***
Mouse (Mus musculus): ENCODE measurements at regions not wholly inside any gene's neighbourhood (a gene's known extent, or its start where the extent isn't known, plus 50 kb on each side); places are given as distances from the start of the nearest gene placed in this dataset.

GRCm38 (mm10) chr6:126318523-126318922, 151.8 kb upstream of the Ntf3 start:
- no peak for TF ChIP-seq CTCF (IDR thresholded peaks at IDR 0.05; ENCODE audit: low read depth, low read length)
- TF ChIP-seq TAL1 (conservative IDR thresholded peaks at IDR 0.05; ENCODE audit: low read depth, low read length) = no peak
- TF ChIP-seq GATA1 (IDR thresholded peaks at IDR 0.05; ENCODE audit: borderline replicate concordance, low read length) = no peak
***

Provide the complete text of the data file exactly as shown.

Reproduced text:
Mouse (Mus musculus): ENCODE measurements at regions not wholly inside any gene's neighbourhood (a gene's known extent, or its start where the extent isn't known, plus 50 kb on each side); places are given as distances from the start of the nearest gene placed in this dataset.

GRCm38 (mm10) chr6:126318523-126318922, 151.8 kb upstream of the Ntf3 start:
- no peak for TF ChIP-seq CTCF (IDR thresholded peaks at IDR 0.05; ENCODE audit: low read depth, low read length)
- TF ChIP-seq TAL1 (conservative IDR thresholded peaks at IDR 0.05; ENCODE audit: low read depth, low read length) = no peak
- TF ChIP-seq GATA1 (IDR thresholded peaks at IDR 0.05; ENCODE audit: borderline replicate concordance, low read length) = no peak